2019-06-07Zeitschriftenartikel DOI: 10.18452/20106
Trilobite compound eyes with crystalline cones and rhabdoms show mandibulate affinities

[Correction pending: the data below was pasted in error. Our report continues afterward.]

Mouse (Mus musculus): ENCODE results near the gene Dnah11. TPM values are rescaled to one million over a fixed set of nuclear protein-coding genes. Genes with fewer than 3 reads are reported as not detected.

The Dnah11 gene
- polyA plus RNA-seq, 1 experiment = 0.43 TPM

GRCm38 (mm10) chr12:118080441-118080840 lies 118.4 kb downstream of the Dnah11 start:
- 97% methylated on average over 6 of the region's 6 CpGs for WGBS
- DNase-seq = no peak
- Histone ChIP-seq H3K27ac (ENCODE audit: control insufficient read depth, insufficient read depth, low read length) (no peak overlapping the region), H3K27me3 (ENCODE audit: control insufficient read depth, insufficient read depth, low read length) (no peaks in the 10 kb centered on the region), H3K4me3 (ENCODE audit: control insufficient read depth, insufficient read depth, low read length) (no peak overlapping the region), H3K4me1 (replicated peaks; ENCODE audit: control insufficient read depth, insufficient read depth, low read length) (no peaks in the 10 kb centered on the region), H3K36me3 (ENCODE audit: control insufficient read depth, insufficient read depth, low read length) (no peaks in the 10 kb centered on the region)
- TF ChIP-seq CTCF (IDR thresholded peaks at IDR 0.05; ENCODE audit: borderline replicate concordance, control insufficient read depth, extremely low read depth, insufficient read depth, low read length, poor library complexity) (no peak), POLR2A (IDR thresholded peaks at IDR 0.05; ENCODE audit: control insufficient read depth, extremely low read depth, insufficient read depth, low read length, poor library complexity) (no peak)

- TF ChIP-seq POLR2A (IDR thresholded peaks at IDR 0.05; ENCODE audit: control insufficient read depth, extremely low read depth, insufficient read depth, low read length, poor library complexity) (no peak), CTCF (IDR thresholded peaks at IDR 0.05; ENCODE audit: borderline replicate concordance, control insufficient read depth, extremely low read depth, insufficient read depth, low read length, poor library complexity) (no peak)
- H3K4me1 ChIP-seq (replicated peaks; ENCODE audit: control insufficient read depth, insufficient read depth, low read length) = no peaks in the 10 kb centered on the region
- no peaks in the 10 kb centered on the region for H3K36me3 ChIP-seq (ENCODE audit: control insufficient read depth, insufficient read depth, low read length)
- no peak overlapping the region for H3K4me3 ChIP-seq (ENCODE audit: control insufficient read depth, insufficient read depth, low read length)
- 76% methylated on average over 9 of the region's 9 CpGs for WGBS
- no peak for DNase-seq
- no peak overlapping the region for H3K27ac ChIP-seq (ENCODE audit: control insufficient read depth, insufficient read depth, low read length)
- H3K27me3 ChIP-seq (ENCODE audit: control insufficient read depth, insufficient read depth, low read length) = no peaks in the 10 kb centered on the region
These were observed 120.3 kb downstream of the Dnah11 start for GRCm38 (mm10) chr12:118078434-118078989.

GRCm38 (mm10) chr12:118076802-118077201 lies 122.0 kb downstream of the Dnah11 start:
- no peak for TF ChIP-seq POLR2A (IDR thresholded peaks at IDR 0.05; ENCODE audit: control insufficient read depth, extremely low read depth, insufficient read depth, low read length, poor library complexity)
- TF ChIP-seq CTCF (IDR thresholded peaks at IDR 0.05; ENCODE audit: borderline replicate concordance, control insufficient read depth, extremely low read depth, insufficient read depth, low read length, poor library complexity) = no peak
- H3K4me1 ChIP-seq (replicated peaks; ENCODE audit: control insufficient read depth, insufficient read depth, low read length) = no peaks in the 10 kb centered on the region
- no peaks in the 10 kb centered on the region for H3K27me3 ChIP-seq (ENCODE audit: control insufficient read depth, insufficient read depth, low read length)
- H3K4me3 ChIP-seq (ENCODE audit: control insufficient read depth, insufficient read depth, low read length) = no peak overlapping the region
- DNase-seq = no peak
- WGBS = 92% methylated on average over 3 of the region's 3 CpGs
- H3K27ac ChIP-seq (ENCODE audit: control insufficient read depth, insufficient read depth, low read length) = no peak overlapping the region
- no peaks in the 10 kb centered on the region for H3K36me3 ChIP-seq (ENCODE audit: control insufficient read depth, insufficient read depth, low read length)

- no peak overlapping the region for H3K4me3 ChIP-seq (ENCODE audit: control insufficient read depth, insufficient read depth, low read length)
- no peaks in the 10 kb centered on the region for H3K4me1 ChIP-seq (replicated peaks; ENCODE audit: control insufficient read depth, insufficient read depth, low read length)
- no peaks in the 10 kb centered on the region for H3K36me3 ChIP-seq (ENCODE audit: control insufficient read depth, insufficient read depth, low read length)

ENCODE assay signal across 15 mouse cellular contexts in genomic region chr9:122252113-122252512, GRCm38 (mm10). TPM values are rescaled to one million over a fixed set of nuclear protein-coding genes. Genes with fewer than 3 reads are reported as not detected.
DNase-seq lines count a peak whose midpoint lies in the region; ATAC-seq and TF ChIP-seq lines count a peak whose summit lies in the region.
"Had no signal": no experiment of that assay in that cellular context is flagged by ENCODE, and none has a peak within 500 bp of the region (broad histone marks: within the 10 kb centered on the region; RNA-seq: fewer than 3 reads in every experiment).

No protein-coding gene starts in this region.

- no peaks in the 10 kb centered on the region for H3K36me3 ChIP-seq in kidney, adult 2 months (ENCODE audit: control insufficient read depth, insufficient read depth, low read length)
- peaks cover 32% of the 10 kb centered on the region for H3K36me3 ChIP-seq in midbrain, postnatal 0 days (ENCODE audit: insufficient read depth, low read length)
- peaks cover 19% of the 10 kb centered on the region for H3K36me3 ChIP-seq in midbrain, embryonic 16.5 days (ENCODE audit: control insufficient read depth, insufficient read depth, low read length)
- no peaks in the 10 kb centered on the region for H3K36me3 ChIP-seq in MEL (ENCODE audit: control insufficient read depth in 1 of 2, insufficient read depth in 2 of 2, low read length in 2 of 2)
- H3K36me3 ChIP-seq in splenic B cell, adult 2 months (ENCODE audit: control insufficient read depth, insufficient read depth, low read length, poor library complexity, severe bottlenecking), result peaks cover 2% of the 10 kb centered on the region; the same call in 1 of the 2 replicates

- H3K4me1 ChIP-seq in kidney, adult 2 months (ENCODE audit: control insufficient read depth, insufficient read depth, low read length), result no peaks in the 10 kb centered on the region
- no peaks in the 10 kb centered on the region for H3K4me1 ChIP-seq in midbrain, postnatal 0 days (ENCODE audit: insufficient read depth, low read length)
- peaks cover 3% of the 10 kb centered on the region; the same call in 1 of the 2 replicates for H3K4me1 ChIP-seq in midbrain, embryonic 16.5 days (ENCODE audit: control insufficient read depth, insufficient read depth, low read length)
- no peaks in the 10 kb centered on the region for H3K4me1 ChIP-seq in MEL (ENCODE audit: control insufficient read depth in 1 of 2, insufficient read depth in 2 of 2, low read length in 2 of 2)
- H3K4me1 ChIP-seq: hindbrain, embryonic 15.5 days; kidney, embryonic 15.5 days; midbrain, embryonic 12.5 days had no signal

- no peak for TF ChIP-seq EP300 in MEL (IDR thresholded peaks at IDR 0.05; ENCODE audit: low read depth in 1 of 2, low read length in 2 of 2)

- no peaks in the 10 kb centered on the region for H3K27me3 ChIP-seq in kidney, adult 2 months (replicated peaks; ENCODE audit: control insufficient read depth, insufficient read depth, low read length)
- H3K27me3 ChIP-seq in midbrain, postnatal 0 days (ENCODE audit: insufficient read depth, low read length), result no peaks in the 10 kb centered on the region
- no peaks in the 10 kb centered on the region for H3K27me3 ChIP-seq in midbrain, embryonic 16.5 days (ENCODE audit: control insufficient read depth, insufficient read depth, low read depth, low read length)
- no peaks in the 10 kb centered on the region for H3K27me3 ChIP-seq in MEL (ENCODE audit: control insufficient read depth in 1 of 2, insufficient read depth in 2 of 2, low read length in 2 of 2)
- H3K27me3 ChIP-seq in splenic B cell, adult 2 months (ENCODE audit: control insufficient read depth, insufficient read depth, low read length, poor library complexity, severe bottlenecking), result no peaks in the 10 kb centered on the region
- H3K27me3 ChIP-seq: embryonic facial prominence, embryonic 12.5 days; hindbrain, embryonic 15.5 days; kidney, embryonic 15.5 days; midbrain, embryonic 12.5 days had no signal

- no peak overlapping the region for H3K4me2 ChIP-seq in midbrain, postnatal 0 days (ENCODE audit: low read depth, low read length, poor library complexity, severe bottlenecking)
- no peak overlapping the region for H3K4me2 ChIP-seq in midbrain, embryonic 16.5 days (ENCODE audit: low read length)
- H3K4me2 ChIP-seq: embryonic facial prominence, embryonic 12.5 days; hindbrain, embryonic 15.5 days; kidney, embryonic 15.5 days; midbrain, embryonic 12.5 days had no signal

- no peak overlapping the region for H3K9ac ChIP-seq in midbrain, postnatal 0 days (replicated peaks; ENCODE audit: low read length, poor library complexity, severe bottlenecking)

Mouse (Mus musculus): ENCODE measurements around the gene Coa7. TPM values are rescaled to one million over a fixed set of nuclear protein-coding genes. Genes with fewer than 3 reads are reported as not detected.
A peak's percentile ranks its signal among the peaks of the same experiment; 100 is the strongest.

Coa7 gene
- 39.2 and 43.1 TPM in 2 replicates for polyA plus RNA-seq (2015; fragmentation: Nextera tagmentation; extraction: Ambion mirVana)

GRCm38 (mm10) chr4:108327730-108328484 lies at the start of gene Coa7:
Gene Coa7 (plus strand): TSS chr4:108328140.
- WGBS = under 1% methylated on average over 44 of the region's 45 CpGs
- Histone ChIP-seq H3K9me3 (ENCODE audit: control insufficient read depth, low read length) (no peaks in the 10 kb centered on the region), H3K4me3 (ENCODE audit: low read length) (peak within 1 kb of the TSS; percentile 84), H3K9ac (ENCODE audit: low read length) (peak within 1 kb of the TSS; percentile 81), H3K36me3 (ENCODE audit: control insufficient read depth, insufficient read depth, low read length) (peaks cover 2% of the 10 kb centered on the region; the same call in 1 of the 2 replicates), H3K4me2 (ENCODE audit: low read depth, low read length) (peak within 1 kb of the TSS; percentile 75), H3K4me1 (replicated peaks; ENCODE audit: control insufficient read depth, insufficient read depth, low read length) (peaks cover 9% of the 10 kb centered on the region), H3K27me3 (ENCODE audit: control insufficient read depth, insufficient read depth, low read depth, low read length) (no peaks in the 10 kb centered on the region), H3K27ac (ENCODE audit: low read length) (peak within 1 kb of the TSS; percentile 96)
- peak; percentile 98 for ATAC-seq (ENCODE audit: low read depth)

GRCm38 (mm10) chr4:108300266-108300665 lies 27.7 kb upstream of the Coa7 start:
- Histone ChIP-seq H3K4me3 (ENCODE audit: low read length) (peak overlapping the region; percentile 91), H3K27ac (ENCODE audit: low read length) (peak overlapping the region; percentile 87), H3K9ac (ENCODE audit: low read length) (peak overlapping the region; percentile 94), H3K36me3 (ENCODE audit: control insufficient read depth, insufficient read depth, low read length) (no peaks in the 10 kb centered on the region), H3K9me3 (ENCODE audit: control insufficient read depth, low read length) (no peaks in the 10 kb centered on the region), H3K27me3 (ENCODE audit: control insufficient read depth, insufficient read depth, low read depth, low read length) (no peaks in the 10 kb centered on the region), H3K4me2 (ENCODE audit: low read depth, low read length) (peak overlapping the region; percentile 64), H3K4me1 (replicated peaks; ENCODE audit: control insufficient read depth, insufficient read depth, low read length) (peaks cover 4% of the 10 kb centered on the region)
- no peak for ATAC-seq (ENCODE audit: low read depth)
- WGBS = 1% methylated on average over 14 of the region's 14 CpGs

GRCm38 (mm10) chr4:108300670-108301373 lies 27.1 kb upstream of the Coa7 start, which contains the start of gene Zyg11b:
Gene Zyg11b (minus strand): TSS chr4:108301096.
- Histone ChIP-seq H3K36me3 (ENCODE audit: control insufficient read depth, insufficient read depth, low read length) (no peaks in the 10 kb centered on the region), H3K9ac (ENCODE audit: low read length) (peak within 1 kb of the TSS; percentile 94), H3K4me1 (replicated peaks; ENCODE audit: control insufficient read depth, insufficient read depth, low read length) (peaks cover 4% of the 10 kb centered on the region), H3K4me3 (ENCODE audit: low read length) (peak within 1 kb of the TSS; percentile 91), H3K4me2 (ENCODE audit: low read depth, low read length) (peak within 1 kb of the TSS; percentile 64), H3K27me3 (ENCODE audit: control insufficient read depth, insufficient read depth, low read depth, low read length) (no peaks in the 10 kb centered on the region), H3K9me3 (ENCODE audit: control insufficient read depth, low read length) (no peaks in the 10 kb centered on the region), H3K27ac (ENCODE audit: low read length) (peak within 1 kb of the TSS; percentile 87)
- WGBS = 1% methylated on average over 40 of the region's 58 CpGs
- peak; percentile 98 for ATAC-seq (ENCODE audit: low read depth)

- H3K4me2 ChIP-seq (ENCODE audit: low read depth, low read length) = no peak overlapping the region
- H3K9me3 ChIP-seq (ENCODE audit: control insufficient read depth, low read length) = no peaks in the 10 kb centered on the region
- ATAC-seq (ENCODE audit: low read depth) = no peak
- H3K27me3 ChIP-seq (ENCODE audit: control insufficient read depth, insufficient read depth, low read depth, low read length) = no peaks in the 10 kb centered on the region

Most knowledge about the structure, function, and evolution of early compound eyes is based on investigations in trilobites. However, these studies dealt mainly with the cuticular lenses and little was known about internal anatomy. Only recently some data on crystalline cones and retinula cells were reported for a Cambrian trilobite species. Here, we describe internal eye structures of two other trilobite genera. The Ordovician Asaphus sp. reveals preserved crystalline cones situated underneath the cuticular lenses. The same is true for the Devonian species Archegonus (Waribole) warsteinensis, which in addition shows the fine structure of the rhabdom in the retinula cells. These results suggest that an apposition eye with a crystalline cone is ancestral for Trilobita. The overall similarity of trilobite eyes to those of myriapods, crustaceans, and hexapods corroborates views of a phylogenetic position of trilobites in the stem lineage of Mandibulata.
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